Sunday October 5, 2008
(foodconsumer.org) -- Health authorities in Hong Kong said Sunday two
chocolate products made by British confectioner Cadbury are being
recalled due to contamination of high levels of melamine.
The industrial chemical melamine has
recently been found in many Chinese-made dairy products particularly
those intended for consumption by infants. The tainted products have
killed at least four infants and sickened more than 50,000 children
in mainland China.
Cadbury PLC said early it removed
products made at its Beijing plant from Asian stores after its
chocolate was found contaminated with traces of melamine.
Cadbury Asia Pacific said it was
recalling 11 products made at the chocolate factory as precaution
after preliminary tests showed there could be some problems with the
products manufactured in China.
Most of the recalled products were sold
in mainland China, Hong Kong and Taiwan and one line of products,
Cadbury Eclairs Candy was also sold on the Australian market.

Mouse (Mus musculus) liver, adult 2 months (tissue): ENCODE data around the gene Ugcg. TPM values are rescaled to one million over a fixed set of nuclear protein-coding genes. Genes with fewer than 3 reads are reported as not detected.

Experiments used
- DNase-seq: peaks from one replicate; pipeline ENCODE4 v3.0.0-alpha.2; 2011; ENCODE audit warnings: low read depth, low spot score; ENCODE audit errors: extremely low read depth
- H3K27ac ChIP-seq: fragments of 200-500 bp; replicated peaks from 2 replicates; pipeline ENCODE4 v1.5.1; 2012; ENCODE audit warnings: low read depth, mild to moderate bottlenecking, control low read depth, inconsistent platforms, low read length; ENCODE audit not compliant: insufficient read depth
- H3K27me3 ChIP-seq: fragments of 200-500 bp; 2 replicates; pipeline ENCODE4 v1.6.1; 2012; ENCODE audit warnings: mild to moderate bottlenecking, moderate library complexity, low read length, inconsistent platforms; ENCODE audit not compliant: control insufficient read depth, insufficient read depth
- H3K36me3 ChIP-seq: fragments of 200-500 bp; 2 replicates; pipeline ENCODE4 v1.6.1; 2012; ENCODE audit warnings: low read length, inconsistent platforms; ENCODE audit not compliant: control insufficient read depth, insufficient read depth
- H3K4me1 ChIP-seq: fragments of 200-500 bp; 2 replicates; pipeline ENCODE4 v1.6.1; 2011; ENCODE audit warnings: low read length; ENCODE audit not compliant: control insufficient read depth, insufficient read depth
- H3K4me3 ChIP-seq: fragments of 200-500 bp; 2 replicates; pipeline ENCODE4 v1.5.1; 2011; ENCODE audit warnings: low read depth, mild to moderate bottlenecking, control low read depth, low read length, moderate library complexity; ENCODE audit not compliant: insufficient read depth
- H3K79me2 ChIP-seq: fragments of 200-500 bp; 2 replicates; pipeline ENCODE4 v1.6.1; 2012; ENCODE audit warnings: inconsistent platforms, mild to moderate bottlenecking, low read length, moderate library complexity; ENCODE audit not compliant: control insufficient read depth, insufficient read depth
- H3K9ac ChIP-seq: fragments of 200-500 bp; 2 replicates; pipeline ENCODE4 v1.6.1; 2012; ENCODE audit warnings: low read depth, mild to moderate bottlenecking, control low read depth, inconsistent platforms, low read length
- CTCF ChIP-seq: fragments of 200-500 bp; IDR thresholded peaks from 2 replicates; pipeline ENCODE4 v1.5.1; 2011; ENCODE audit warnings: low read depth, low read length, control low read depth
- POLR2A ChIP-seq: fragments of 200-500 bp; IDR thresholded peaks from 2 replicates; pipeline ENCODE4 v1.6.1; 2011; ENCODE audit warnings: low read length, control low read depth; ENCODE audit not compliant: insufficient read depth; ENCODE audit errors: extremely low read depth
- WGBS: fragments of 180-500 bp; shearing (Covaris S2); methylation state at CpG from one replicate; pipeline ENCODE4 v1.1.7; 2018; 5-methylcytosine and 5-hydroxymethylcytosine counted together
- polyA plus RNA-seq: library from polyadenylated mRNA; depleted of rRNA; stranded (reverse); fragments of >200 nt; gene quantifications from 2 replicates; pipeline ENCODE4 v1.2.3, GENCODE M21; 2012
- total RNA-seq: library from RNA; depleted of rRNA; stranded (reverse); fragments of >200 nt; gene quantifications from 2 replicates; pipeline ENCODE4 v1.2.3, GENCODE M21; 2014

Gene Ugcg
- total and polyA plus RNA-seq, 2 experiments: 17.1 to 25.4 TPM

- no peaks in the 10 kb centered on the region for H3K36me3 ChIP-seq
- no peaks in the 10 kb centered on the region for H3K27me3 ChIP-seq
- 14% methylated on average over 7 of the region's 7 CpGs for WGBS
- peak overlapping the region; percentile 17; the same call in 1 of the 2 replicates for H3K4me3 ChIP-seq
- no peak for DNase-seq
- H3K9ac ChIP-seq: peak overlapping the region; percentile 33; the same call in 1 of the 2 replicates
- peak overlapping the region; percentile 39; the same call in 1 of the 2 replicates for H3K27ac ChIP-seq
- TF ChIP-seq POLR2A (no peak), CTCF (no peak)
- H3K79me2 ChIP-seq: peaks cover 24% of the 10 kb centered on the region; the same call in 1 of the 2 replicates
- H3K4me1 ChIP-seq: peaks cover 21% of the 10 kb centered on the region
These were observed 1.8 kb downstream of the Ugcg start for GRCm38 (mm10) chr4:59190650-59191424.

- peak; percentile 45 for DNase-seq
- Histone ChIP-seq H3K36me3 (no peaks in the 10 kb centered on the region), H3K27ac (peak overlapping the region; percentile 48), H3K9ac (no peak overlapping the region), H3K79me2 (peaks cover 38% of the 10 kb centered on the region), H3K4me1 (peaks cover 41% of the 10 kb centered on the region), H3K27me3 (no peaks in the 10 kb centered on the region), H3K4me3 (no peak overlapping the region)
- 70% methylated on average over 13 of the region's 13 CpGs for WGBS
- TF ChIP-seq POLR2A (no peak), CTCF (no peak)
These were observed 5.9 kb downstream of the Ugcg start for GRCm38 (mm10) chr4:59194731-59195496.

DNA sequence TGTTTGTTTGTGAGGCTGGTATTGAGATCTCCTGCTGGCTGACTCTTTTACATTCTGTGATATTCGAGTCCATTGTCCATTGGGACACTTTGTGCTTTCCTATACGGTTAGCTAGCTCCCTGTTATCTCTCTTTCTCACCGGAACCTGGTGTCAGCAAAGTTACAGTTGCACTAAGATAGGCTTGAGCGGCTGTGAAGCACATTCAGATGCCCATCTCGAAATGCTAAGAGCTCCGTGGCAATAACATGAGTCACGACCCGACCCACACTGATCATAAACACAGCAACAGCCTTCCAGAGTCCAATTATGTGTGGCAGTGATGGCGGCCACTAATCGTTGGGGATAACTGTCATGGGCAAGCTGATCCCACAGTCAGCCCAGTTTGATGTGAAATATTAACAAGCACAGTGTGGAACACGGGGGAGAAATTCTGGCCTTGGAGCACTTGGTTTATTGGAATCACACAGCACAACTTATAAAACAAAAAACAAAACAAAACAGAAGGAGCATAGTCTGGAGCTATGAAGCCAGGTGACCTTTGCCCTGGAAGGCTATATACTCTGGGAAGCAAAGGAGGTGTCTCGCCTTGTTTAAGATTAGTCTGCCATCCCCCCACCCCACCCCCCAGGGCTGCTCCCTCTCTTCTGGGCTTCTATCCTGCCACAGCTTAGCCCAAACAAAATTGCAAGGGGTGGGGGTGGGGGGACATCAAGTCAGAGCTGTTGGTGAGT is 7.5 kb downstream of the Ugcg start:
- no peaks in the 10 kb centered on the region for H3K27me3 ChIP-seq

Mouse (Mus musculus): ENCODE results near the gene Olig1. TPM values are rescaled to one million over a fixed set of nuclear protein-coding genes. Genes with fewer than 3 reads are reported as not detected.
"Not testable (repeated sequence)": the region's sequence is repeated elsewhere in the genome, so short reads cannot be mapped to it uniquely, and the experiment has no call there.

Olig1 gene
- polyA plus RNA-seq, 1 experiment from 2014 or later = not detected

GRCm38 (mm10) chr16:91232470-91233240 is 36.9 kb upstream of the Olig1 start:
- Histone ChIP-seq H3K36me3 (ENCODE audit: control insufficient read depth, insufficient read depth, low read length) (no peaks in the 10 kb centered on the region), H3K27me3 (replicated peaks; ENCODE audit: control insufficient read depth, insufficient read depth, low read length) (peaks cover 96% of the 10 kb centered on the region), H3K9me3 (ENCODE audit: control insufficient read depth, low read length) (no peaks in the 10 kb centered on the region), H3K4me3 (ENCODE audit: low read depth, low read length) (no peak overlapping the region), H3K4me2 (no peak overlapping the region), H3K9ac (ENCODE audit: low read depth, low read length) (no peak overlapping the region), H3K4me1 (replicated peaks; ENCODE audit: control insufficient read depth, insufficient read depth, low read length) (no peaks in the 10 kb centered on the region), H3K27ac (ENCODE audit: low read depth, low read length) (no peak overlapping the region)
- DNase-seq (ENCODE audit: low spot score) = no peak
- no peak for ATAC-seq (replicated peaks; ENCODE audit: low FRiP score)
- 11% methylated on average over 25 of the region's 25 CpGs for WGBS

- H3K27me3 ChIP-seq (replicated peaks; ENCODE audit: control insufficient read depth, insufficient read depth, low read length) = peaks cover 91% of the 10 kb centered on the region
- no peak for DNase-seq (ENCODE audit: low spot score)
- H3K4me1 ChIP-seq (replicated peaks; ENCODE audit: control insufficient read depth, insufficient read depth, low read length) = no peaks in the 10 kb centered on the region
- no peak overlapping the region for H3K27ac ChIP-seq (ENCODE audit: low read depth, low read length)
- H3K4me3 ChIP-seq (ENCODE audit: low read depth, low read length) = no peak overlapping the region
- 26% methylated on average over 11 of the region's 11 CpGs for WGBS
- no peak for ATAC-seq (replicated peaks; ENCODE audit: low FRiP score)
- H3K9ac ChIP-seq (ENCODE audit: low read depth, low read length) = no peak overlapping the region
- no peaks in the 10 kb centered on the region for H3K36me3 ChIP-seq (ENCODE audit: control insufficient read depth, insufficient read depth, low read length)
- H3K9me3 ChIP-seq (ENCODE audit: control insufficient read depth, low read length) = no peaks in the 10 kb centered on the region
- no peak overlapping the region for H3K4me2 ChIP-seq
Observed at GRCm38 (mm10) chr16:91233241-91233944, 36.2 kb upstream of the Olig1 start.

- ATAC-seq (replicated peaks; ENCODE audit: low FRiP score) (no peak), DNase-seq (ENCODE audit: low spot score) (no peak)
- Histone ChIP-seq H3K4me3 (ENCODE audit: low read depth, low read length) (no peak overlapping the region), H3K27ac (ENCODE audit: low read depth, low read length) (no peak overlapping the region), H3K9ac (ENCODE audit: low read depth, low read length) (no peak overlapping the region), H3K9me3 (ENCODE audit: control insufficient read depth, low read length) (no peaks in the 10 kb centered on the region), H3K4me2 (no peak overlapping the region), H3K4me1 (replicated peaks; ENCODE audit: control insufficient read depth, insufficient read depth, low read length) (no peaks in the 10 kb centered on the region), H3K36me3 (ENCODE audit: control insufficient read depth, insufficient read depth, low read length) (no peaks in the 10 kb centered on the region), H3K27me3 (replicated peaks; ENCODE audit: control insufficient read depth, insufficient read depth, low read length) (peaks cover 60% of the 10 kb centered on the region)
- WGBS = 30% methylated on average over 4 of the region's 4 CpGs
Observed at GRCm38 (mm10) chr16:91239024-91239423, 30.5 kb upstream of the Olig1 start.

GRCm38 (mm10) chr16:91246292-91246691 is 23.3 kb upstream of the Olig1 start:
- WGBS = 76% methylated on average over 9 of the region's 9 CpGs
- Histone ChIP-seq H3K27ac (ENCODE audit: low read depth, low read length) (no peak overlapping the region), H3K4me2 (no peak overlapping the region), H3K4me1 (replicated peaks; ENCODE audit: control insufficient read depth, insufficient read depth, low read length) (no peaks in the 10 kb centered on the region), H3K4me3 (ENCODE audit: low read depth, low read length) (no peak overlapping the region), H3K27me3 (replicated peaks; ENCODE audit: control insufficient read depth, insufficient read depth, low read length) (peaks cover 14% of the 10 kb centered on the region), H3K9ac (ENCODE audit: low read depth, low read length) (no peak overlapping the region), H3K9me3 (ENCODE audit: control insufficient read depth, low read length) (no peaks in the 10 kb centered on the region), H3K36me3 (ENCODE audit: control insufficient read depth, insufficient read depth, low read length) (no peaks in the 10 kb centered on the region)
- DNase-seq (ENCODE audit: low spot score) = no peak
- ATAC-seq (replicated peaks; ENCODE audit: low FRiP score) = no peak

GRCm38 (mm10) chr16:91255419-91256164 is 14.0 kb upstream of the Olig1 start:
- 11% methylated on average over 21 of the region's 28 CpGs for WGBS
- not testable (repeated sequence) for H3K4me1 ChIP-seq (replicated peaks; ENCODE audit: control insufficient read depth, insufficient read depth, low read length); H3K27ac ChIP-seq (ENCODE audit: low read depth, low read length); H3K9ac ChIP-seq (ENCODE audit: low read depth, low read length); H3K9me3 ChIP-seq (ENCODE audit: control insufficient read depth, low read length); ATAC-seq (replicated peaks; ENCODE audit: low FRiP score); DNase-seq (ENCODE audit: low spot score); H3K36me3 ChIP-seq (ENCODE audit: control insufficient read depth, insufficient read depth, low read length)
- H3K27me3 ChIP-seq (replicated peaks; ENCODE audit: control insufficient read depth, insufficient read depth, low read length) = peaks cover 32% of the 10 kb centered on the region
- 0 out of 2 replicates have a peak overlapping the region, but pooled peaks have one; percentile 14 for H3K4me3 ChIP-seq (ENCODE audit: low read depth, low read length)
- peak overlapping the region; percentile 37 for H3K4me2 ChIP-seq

Cadbury was cited by news media as
saying in a statement that its dairy suppliers had been cleared by
the government, but further tests of its Chinese products indicated
some products had been contaminated, Trish Fields, a spokeswoman for
Cadbury Asia Pacific was cited as saying.
Hong Kong's Center for Food Safety said
still on shelves were Cadbury Dairy Milk Cookies Chocolate and
Cadbury Dairy Milk Hazelnut Chocolate that had unacceptable levels of
melamine, according to media reports.
The tested sample of Cadbury Dairy Milk
Hazelnut Chocolate contained 65 parts per million of melamine, nearly
25 times higher than the acceptable limit set by the Hong Kong
In mainland China, government officials
said police have detained six more people involved in producing and
selling the chemical melamine.
The suspects were detained in Hohhot,
capital of Inner Mongolia Autonomous Region in north China, the
country's key milk production base, the government said on Sunday in
The arrests came after the government
completed an investigation in Yili and Mengniu, China's two major
milk producers based in Inner Mongolia.
The investigation is ongoing, according
to Tian Min, vice secretary general of the municipal government,
cited by Xinhua news agency and a full report is expected for later
The adulterated milk scandal started
with the Chinese dairy giant Sanlu based in the Hebei Provincial
capital Shijiazhuang in north China.
The tainted products left 13,000
children hospitalized with kidney problems in china.